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CPR & Recovery Position

If a person is not breathing normally after an accident you should call for an ambulance and then, if you are able to, start CPR (also known as mouth-to-mouth resuscitation) straight away. CPR, or cardio-pulmonary resuscitation, is a combination of rescue breaths, and chest compressions to keep blood and oxygen circulating in the body.

For adults

Place your hands on the centre of the person's chest and, with the heel of your hand, press down (4-5cm) at a steady rate, slightly faster than one compression a second.

After every 30 chest compressions, give two breaths.

Pinch the person’s nose. Seal your mouth over their mouth and blow steadily and firmly into their mouth. Check that their chest rises. Give two rescue breaths, each over one second.

Continue with cycles of 30 chest compressions and two rescue breaths until they begin to recover or emergency help arrives.

For children

Open their airway by placing one hand on the child’s forehead and gently tilting their head back and lifting the chin. Remove any visible obstructions from the mouth and nose.

Pinch their nose. Seal your mouth over their mouth and blow steadily and firmly into their mouth, check that their chest rises. Give five initial rescue breaths.

Place your hands on the centre of their chest and, with the heel of your hand, press down one-third of the depth of the chest using one or two hands.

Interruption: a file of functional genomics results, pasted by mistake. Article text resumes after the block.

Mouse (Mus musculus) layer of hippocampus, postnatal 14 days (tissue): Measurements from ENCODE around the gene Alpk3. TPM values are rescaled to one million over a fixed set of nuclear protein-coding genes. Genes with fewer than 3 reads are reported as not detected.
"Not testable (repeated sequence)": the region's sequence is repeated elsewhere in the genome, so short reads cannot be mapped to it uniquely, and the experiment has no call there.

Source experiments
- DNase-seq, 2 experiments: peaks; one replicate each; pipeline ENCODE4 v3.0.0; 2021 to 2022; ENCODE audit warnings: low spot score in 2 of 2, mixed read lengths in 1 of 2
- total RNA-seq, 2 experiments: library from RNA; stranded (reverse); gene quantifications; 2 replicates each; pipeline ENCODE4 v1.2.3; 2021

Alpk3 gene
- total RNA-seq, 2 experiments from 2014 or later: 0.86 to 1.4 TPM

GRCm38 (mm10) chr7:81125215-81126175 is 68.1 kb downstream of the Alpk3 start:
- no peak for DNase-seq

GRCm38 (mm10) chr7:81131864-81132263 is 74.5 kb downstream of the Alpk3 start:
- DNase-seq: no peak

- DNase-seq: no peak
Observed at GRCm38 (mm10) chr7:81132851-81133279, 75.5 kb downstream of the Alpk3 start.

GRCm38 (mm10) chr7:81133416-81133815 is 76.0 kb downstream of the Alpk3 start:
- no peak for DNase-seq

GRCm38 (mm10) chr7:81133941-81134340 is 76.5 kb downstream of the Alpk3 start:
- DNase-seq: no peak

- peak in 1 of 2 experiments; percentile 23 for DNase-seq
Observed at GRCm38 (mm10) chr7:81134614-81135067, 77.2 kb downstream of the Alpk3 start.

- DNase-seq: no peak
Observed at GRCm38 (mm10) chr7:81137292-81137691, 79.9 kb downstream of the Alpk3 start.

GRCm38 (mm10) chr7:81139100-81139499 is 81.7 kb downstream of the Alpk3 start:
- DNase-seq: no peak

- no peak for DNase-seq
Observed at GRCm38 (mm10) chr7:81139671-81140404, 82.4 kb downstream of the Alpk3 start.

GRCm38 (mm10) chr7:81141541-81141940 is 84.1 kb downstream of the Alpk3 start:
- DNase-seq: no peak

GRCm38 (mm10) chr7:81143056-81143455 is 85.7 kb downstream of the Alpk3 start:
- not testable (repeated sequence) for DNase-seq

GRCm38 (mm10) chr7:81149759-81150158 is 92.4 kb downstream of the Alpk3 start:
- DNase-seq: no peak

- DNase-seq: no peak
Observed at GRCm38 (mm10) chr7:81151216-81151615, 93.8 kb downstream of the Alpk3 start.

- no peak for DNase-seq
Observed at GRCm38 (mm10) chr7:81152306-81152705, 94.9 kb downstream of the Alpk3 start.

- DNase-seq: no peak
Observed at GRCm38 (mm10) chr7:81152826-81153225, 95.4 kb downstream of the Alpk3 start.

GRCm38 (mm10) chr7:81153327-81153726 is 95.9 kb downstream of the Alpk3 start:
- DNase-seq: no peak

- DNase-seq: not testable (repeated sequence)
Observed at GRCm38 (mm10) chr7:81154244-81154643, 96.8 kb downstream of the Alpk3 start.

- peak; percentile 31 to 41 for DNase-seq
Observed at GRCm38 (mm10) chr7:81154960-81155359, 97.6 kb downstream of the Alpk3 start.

After every 30 chest compressions (at a steady rate, slightly faster than one compression a second) give two breaths.

Continue with cycles of 30 chest compressions and two rescue breaths until they begin to recover or emergency help arrives.

For babies under one

Open the baby's airway by placing one hand on their forehead and gently tilting the head back and lifting the chin. Remove any visible obstructions from the mouth and nose.

Place your mouth over the mouth and nose of the infant and blow steadily and firmly into their mouth, check that their chest rises. Give five initial rescue breaths.

Place two fingers in the middle of the chest and press down one third of the depth of the chest. After 30 chest compressions at a steady rate (slightly faster than one compression a second) give two breaths.

Continue with cycles of 30 chest compressions and two rescue breaths until they begin to recover or emergency help arrives.

If a casualty is unconscious, but is breathing and has no other life-threatening conditions, they should be placed in the recovery position. Putting someone in the recovery position will ensure the airway remains clear and open. It also ensures that any vomit, or fluid will not cause them to choke.

To place someone in the recovery position

Place the person on their side, so they are supported by one leg and one arm. Open their airway by tilting the head back and lifting the chin. Monitor their breathing and pulse continuously. If injuries allow, turn the person onto their other side after 30 minutes.

If you think a person may have a spinal injury, do not move them, place your hands on either side of their face and gently lift their jaw with your fingertips to open the airway. Take care not to move their neck. If their breathing is or becomes noisy then place them in the recovery position.

The recovery position for babies

For babies less than a year old a different recovery position is needed. Cradle the infant in your arms with their head tilted downwards to make sure they do not choke on their tongue or vomit.

Until help arrives, keep checking the baby's vital signs, such as their temperature, pulse and whether they are breathing.